I agree that these issues have considerable ramifications, depending on the species, way beyond the familiar story of not being able to get rid of plants from the back garden. It is about invertebrates, plants and a number of other species.
Another invasive species in fresh water is the signal crayfish, which obliterates native crayfish. Where signal crayfish are established in ponds, a key part of control is to prevent their transfer from one area to another, so a species control order could be placed on landowners in such circumstances. Although the issue is essentially perceived to be about species such as Japanese knotweed, there are other ramifications.
I was slightly diverted down the route of other species but I shall return to the particular case I was presented with. The lady having difficulty selling her property without spending a large amount of money on species eradication provides an example of circumstances in which new schedule 9A might apply. I was asked whether that would be a case of using a sledgehammer to crack a nut. Will householders who have the misfortune to find that a garden that has never been tended contains, unknown to them, a large amount of Japanese knotweed, be bankrupted by the process of eradication?
Looking at new schedule 9A, it is not entirely clear to me how that sort of question can be completely addressed. My answer on that occasion was that the species control order would be applied only in very exceptional circumstances, as would be the power to enter a property and undertake species control on behalf of the environmental authority—in that case, the local authority. Those exceptional circumstances would be where the person who owns the property or the land refuses to do anything about the invasive species, but it is possible that, as a result of them doing nothing, the invasive species will spread to other properties and other areas. Not only would that be detrimental to the general wildlife in the area, but it could cause problems with property values in the surrounding neighbourhood.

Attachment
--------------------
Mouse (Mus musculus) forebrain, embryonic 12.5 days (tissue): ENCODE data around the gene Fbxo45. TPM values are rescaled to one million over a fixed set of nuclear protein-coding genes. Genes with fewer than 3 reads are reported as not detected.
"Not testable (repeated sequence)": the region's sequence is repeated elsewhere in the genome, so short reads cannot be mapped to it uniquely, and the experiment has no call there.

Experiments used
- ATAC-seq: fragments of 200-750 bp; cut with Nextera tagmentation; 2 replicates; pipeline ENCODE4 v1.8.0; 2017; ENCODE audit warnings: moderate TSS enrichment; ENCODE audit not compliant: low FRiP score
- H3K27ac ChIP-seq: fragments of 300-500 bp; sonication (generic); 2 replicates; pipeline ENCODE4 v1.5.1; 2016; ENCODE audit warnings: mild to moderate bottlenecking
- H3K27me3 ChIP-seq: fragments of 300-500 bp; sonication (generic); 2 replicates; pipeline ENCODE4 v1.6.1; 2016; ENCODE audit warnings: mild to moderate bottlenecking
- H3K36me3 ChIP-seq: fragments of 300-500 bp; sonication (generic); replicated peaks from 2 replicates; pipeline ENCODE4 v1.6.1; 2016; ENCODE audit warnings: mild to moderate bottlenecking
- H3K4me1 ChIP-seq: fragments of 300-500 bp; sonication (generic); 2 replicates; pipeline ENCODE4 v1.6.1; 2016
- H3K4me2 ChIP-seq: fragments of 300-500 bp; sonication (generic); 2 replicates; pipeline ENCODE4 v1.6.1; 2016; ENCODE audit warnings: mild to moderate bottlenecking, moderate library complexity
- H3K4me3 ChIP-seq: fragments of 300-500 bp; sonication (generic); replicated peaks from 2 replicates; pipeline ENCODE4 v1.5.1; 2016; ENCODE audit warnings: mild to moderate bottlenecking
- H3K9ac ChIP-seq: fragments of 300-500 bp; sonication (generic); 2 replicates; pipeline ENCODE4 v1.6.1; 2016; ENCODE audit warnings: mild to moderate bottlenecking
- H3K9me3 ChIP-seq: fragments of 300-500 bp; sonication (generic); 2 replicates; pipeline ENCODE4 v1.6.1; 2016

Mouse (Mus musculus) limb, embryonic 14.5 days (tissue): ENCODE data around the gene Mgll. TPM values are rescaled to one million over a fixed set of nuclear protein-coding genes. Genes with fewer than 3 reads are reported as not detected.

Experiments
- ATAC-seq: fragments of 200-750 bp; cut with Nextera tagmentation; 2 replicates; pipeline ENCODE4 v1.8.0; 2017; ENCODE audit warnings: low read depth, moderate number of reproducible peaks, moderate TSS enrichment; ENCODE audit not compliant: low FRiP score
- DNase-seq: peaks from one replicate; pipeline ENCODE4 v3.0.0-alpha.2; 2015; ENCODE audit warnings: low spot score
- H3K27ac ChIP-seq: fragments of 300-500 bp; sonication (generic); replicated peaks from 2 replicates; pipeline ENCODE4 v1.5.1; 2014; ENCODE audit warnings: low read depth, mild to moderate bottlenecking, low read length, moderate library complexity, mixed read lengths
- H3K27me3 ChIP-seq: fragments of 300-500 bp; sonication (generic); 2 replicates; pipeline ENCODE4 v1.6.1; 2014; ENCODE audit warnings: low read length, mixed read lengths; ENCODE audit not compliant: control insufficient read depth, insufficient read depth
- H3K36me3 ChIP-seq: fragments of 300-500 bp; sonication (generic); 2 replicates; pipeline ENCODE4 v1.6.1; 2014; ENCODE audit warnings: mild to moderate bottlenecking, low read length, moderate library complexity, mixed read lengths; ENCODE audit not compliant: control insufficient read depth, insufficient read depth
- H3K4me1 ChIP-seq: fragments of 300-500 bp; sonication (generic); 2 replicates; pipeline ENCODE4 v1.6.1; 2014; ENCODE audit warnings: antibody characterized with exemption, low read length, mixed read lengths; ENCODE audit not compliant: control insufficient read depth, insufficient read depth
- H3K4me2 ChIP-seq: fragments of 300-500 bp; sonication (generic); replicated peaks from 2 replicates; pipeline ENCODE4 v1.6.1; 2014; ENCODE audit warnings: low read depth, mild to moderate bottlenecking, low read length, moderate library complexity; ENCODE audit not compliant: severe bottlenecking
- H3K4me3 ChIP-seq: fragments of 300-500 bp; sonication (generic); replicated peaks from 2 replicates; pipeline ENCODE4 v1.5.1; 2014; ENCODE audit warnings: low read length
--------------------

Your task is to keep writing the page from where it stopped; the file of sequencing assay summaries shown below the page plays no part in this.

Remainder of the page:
In my own area, just a little way up the valley from my house, a number of people got together to form a small club to eradicate Japanese knotweed on their properties. They all put in a small amount of money to make sure that the business was concluded in the whole valley and the Japanese knotweed was eradicated. If one of those people decided they wanted nothing to do with that programme of eradication, the collective work of everybody else in the valley would be undermined. There would be a pool of knotweed or other invasive species on that person’s property that could spread back into the properties of everybody else.
It is clearly very sensible to make an arrangement enabling entry and eradication to take place, even when—in extremis—this is against the wishes of a particular property owner. I welcome the Minister’s comments on what he envisages for such extreme cases, where entry would be agreed for the purpose of species control. Indeed, this is made clear in paragraph 18(4) of the new schedule, which states that:
“The authority may carry out the operation itself or carry out such further work as is necessary”.
Paragraph 18(5) states that:
“The authority may recover from the owner any expenses reasonably incurred by it in doing so”,
but sub-paragraph (6) refers to a previous provision in the new schedule, stating that: